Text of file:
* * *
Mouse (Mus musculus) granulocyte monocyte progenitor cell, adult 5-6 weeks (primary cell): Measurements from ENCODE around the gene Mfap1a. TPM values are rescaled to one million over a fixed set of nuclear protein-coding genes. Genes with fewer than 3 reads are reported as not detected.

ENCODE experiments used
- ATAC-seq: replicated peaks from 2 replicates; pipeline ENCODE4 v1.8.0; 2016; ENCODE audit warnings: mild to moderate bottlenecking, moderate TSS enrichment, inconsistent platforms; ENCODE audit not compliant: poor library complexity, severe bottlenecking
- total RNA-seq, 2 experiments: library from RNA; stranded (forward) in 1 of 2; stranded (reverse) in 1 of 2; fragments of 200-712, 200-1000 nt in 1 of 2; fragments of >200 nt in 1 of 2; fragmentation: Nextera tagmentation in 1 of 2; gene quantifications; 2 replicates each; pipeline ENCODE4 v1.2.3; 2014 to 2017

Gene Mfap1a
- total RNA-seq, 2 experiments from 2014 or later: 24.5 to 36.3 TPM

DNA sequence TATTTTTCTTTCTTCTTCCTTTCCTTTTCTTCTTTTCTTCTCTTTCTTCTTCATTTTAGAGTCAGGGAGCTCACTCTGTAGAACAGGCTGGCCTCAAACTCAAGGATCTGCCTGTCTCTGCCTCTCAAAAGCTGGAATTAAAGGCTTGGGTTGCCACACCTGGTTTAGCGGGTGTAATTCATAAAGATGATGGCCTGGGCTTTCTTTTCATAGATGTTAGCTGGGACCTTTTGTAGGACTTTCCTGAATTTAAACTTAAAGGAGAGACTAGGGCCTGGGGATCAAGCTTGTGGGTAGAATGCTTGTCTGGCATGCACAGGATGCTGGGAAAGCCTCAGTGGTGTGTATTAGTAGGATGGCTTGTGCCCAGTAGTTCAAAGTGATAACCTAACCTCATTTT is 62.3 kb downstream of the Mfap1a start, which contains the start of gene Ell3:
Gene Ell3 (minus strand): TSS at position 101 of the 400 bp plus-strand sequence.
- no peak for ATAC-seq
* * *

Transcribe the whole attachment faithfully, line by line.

Mouse (Mus musculus) granulocyte monocyte progenitor cell, adult 5-6 weeks (primary cell): Measurements from ENCODE around the gene Mfap1a. TPM values are rescaled to one million over a fixed set of nuclear protein-coding genes. Genes with fewer than 3 reads are reported as not detected.

ENCODE experiments used
- ATAC-seq: replicated peaks from 2 replicates; pipeline ENCODE4 v1.8.0; 2016; ENCODE audit warnings: mild to moderate bottlenecking, moderate TSS enrichment, inconsistent platforms; ENCODE audit not compliant: poor library complexity, severe bottlenecking
- total RNA-seq, 2 experiments: library from RNA; stranded (forward) in 1 of 2; stranded (reverse) in 1 of 2; fragments of 200-712, 200-1000 nt in 1 of 2; fragments of >200 nt in 1 of 2; fragmentation: Nextera tagmentation in 1 of 2; gene quantifications; 2 replicates each; pipeline ENCODE4 v1.2.3; 2014 to 2017

Gene Mfap1a
- total RNA-seq, 2 experiments from 2014 or later: 24.5 to 36.3 TPM

DNA sequence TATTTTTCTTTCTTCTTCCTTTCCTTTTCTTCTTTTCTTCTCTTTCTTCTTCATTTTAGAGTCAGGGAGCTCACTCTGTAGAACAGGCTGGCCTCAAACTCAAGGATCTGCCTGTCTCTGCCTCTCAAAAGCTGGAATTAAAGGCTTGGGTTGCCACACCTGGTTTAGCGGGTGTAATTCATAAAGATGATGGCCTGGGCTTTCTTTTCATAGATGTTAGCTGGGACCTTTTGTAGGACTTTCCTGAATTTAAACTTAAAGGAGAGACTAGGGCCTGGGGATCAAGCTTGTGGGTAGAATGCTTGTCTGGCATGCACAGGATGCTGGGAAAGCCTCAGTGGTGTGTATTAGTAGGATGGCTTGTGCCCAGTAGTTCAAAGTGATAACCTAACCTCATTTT is 62.3 kb downstream of the Mfap1a start, which contains the start of gene Ell3:
Gene Ell3 (minus strand): TSS at position 101 of the 400 bp plus-strand sequence.
- no peak for ATAC-seq